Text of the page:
Threatened Unity: Understanding the Tihaman Hirak

Tihama is a coastal region extending from Hijaz to Hodaidah*. Part of Tihama now belongs to Saudi Arabia (since the Taif Treaty), when Talking about the Yemeni Tihaman Hirak, we are talking about the regions that belong to Tihama within the Yemen Border.


Prior to 1941, the region of Tihama was occupied by the Ottomans (twice), their ports were completely destroyed by the Italians during the Italian-Ottoman War and then controlled by the British.  Parts of Tihama were ruled by  the Idrissi Emirate, and then the Zaydi Imamate (under Imam Yehaya). The Tihamans track their first revolution to 1918 (against the corrupt Ottoman rule). Their most famous tribal confederation is the Zaraniq - from Bait Al Faqih - who fought against the Zaydi Imamate. Tihama has several other tribes (like Al-Monasirah, Al-Ma'azibah, Al-Wa'eriyah, Al-Mazahirah, Al-Masa'eed, and Al-'Aqiriah to name a few), but they are all weak today. 

Tihama has the majority of Yemen's valleys - including Wadi Moor which is the biggest in Yemen - and fisheries, as well as several farmlands. Between the area of Bora' and Al Sokhnah is a forest (3-5km long) protected by UNESCO. Also, the region of Tihama is wealthy in historical artifacts, many of which are traced back to the Himyarite Kingdom. 

Their Grievances:

The tribes of Tihama weakened significantly since 1920. Many of the people in Tihama practiced trade and embraced civilian life long ago. Unlike other parts of Northern Yemen, the people there are rarely armed. Many of the Tihaman lands do not belong to them. Security forces are absent from the area - they are present in the mountains but not on the coast -  and poverty levels continue to soar.  

Due to Tihama's location near the Red Sea, the region is rarely at peace. For instance, there are many passing refugees from Somalia and Ethiopia. Moreover, Tihaman fishermen are constantly targeted by pirates who steal their boats and imprison their workers. The area is also used for all kinds of smuggling (weapons, drugs, human trafficking, child trafficking, diesel & petrol, and illegal pesticides).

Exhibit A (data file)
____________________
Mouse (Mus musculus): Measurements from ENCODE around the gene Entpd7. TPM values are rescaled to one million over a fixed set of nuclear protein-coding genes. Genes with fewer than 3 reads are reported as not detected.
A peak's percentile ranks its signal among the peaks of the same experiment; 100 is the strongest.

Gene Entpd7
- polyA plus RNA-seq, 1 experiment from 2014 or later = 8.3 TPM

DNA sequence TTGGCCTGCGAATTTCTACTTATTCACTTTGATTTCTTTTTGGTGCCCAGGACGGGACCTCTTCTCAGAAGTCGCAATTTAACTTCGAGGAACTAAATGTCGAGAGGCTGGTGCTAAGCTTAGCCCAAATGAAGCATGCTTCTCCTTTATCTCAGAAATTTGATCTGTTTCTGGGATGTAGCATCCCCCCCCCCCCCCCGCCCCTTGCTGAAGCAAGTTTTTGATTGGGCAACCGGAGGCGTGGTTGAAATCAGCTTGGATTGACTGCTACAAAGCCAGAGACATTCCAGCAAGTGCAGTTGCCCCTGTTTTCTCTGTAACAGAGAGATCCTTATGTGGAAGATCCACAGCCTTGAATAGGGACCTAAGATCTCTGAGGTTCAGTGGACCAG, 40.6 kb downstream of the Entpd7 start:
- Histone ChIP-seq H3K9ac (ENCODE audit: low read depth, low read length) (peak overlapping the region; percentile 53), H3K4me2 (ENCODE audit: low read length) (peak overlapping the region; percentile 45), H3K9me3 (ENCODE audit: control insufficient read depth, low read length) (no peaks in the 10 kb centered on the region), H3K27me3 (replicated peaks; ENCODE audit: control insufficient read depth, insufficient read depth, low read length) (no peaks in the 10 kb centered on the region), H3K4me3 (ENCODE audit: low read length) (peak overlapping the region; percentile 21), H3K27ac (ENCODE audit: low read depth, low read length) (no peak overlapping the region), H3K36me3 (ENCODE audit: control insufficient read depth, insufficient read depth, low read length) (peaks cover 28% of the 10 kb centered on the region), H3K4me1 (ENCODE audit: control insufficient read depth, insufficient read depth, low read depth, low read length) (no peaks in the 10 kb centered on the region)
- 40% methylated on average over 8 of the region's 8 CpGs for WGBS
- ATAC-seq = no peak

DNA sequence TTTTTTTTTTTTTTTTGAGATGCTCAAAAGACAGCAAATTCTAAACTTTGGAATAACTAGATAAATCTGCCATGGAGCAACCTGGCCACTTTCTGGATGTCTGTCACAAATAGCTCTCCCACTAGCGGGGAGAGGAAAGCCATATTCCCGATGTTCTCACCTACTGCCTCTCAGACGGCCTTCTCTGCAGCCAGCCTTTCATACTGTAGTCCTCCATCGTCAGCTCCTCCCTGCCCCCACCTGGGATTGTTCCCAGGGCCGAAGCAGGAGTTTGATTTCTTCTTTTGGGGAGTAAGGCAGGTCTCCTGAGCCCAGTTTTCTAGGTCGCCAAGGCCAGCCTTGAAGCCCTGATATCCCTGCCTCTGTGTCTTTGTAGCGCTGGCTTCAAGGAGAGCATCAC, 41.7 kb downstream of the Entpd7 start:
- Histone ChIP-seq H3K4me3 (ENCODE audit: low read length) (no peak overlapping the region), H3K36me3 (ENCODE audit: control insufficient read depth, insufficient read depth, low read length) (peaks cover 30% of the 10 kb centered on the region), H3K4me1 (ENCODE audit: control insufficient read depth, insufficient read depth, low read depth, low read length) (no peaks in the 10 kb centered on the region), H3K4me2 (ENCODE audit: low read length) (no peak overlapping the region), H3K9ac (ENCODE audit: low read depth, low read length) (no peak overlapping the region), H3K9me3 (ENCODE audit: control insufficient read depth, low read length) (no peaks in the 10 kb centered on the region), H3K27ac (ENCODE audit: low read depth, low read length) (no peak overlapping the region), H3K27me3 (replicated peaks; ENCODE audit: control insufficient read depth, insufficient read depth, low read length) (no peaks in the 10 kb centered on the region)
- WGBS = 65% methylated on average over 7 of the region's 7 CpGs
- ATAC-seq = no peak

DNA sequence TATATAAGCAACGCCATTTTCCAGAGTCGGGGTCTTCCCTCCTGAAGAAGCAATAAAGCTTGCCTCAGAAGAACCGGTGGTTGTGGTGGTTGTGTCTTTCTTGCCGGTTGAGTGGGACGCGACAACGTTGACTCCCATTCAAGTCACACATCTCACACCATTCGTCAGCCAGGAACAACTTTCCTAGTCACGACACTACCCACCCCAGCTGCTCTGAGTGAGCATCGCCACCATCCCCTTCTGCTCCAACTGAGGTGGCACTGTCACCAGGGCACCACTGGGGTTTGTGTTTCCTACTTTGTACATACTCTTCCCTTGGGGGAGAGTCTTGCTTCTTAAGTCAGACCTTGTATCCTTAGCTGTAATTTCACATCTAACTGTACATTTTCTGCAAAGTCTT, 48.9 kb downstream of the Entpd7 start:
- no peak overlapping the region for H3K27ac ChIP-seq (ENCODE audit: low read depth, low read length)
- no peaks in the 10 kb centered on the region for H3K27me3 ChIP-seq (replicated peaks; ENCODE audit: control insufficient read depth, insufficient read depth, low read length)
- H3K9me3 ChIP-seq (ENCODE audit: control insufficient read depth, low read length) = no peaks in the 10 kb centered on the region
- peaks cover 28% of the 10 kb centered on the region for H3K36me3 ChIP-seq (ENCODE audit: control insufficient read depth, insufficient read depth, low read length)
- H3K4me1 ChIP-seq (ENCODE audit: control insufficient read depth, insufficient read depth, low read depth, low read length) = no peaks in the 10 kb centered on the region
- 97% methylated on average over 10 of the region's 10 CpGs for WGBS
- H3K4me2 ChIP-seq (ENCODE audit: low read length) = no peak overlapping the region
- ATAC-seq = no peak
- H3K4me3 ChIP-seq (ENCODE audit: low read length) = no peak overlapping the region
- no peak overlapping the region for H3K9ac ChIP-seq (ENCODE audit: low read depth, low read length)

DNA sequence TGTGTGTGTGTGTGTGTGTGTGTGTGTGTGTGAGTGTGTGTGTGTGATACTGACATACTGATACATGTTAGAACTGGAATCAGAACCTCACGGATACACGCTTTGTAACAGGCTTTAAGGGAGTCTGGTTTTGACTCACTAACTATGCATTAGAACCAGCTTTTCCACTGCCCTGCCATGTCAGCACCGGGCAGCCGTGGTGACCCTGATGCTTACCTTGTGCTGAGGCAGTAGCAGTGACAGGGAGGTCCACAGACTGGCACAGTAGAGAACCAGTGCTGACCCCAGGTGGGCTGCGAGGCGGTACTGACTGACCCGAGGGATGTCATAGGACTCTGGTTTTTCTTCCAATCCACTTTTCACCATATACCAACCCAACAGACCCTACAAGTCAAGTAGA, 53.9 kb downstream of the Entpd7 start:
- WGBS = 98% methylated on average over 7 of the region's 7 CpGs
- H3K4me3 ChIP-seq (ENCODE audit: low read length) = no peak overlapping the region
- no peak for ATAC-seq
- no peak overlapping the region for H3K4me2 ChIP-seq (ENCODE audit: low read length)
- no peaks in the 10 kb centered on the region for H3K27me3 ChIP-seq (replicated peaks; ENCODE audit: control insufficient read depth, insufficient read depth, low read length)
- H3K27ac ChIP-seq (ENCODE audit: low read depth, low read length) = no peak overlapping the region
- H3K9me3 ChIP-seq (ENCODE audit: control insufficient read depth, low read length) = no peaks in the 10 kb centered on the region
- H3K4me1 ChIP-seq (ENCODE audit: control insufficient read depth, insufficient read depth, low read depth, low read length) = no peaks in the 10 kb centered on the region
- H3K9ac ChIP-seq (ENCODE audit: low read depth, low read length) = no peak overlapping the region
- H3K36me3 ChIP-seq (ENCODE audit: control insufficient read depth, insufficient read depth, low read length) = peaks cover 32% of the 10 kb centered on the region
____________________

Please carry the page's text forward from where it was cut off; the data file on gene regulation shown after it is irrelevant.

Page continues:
Logo of the Peaceful Tihaman Hirak 

Since the early 1970s, the standards of living have not improved and the centralized government oppressed the people. Historically, Tihama had fertile farmlands, fisheries and valleys, yet they remain poverty-stricken. Some of the lands have parched due to the lack of management/maintenance. Other Fertile farmlands are managed and owned by powerful individuals outside of Tihama. Fisheries are monopolized by people in the former government and some who are still in the current government. 

Flag of the Tihama Region

When it comes to governance, the area has been mostly managed by the General's People Congress (GPC) from 1982-2011. Many of the politicians and traders in Tihama are publicly allied with GPC; however, some have financial ties to Islah. Tihamans have been completely absent from the political arena. President Hadi visited the area about three months ago (after his trip to Moscow). The locals complained about the absence of a local economy. As a result of this visit, a deal between the government and the wealthy traders (allied with international corporations) was nullified. To date, nothing on the ground was implemented. 

The Movement/Hirak: 

In February 2011 (Yemeni Revolution), the people of Tihama finally had the courage to speak up about their oppression. The Tihaman Hirak is a massive movement that is not limited to a specific group and is open to all its directorates (see map below). They have thousands of members. A few individuals belonging to this movement call for armed resistance. 

The Tihaman Hirak has influential members from different political parties and some independents. The independents in the Tihaman Hirak lack a unified ideology or leadership; however, they put the interests of Tihama first. From this group, there is Mr. Mohammed Mo'men and Mr. Muhammed Al Dohni (who runs a cultural forum). Other members are from the Islah party, like Mr. Ismael Abdul Bari. From the GPC there is Qadi Ishaq Salah, from Yemen's Socialist Party there is Dr. Tibah Barakat, and Amal Maknoon (member in NDC), and from the Nasserite party there is Mr. Hassan Harad and his brother Taha Harad. Other members representing the Tihaman Hirak are 'Izzi Shuwaim and Khaled Abdullah Khalil, who are in the NDC.